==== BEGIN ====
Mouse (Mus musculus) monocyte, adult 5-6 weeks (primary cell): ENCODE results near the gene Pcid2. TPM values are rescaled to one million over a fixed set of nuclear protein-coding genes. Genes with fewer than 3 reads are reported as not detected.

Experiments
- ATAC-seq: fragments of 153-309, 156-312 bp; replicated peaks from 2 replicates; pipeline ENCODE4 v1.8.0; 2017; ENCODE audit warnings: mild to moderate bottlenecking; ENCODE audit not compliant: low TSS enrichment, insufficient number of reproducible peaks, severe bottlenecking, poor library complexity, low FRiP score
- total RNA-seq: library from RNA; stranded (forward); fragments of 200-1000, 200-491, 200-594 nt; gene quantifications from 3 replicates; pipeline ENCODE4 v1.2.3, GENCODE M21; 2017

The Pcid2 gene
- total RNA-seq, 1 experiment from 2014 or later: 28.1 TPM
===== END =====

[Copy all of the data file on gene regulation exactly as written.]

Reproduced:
Mouse (Mus musculus) monocyte, adult 5-6 weeks (primary cell): ENCODE results near the gene Pcid2. TPM values are rescaled to one million over a fixed set of nuclear protein-coding genes. Genes with fewer than 3 reads are reported as not detected.

Experiments
- ATAC-seq: fragments of 153-309, 156-312 bp; replicated peaks from 2 replicates; pipeline ENCODE4 v1.8.0; 2017; ENCODE audit warnings: mild to moderate bottlenecking; ENCODE audit not compliant: low TSS enrichment, insufficient number of reproducible peaks, severe bottlenecking, poor library complexity, low FRiP score
- total RNA-seq: library from RNA; stranded (forward); fragments of 200-1000, 200-491, 200-594 nt; gene quantifications from 3 replicates; pipeline ENCODE4 v1.2.3, GENCODE M21; 2017

The Pcid2 gene
- total RNA-seq, 1 experiment from 2014 or later: 28.1 TPM